I’m no fan of the metric system by any means, but I find it odd that most of the folks who make themselves fond over it don’t measure time in metric.
Perhaps it’s because conservative people tend to be a bit more festive, but I love holidays and celebrations. And I love holidays so much, I even track metric holidays, despite my contempt for the metric system. Today, for example, is my hectade — I was born x hundred days ago. (I won’t tell you the x; no need to publish my birthdate to the world.)
A person has three or four hectades every year, which makes them good for small celebrations limited to only the closest of family and friends.
Kilades, on the other hand, call for a bigger celebration than a birthday. A person celebrates a kilade about once every three years — every thousand days to be exact. They should be celebrated even more grandly than the annual birthdays of the antiquated (and very non-scientific, complicated, and imprecise) traditional system of measuring time.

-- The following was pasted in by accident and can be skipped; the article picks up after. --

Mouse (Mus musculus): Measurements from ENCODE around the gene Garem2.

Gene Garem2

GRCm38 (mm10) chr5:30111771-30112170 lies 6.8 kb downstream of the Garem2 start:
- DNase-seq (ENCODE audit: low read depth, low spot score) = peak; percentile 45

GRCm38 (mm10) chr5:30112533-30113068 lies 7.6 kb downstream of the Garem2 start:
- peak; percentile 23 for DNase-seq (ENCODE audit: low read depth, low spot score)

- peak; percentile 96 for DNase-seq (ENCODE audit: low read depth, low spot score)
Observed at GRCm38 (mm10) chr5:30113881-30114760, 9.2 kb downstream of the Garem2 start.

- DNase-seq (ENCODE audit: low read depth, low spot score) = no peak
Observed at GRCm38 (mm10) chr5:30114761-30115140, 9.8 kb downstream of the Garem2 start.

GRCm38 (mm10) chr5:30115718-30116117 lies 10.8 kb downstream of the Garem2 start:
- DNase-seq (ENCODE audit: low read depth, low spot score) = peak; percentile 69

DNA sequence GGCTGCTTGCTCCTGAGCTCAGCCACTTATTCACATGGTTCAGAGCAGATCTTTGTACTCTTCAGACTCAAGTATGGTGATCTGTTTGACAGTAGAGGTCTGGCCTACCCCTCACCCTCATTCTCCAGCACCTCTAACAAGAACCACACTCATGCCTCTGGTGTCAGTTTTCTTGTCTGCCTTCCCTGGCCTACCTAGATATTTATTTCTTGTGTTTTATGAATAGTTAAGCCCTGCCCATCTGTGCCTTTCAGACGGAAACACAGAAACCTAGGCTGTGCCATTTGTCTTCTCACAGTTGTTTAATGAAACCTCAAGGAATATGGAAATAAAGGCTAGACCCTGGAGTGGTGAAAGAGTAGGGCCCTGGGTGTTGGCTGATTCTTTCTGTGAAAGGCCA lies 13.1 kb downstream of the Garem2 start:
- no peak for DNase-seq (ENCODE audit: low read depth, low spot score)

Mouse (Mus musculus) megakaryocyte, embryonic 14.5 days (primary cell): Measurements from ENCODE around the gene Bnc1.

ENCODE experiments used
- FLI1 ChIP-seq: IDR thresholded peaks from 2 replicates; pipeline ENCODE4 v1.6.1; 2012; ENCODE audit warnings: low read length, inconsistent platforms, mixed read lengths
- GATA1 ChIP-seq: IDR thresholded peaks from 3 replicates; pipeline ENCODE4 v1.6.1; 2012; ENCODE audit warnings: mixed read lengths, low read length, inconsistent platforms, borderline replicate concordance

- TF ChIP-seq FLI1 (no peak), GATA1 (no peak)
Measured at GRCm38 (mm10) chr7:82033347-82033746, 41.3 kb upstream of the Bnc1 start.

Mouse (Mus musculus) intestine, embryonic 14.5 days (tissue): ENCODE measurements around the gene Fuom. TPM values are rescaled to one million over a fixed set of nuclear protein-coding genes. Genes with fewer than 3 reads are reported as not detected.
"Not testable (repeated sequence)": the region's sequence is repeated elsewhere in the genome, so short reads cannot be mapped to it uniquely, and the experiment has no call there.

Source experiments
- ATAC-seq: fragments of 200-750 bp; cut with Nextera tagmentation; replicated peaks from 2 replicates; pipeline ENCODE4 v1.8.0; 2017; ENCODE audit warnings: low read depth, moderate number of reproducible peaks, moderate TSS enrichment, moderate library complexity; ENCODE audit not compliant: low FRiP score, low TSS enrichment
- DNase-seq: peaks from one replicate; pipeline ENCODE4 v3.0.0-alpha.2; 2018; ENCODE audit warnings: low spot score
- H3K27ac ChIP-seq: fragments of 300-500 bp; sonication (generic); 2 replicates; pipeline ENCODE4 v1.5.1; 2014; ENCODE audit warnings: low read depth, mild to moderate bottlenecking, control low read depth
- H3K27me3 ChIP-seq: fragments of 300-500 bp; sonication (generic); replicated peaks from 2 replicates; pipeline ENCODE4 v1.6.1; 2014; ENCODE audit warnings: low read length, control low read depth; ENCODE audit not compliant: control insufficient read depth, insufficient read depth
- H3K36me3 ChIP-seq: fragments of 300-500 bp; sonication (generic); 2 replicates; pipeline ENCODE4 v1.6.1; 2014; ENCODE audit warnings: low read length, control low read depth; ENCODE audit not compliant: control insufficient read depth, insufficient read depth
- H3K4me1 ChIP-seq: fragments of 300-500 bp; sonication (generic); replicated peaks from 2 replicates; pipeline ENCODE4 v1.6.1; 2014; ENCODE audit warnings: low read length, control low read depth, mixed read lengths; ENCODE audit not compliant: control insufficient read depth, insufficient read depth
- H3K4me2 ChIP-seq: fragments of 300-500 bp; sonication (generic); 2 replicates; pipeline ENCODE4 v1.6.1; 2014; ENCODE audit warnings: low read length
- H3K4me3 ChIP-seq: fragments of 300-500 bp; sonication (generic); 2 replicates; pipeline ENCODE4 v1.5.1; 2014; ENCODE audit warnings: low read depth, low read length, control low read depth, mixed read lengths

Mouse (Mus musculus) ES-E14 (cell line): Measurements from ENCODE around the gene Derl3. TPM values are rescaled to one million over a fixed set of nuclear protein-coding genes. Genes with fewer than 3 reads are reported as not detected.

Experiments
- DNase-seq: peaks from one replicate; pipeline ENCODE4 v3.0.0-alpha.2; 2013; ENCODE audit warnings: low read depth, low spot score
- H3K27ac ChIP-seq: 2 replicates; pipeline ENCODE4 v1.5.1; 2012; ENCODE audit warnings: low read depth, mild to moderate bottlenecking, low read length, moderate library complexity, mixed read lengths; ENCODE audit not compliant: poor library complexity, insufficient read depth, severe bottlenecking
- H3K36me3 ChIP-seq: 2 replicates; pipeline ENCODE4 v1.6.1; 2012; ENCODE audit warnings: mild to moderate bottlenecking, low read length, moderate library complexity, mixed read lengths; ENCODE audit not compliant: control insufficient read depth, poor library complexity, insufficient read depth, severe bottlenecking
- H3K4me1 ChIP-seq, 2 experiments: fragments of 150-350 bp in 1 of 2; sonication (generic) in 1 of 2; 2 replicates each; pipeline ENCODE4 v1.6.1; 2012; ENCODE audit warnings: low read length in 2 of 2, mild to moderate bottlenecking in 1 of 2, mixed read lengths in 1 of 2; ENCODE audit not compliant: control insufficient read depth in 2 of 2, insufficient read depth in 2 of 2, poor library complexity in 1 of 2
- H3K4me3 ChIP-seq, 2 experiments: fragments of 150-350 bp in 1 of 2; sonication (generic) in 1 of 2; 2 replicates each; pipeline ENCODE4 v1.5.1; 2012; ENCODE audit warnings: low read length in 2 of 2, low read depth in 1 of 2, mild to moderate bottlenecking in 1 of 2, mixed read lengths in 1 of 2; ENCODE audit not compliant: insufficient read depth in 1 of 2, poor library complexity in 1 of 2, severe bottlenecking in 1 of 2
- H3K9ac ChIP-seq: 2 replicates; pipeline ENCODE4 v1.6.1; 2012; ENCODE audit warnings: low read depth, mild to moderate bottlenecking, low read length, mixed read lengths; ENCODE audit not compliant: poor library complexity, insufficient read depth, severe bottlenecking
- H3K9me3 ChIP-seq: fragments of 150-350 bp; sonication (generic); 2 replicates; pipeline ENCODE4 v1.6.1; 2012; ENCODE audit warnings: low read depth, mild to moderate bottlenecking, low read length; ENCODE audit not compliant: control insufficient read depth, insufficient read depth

Myriades (which mark periods of ten thousand days) call for a real event. A person’s first myriade happens in his 28th year. It could be considered the time when he becomes a true adult. His second myriade is in his 55th year, when he enters the elder stage of his fruitful life. A third myriade arrives in a man’s 82nd year, when he moves into true old age. Those who live into their 110th year might be blessed to celebrate a fourth myriade — a feat far more impressive than becoming a mere centenarian.
I hope you enjoy my hectade today. Celebrate your own next hectade. And when you meet people whose eyes grow misty for metric, cheerily mock them for not celebrating their own hectades, kilades, and myriades.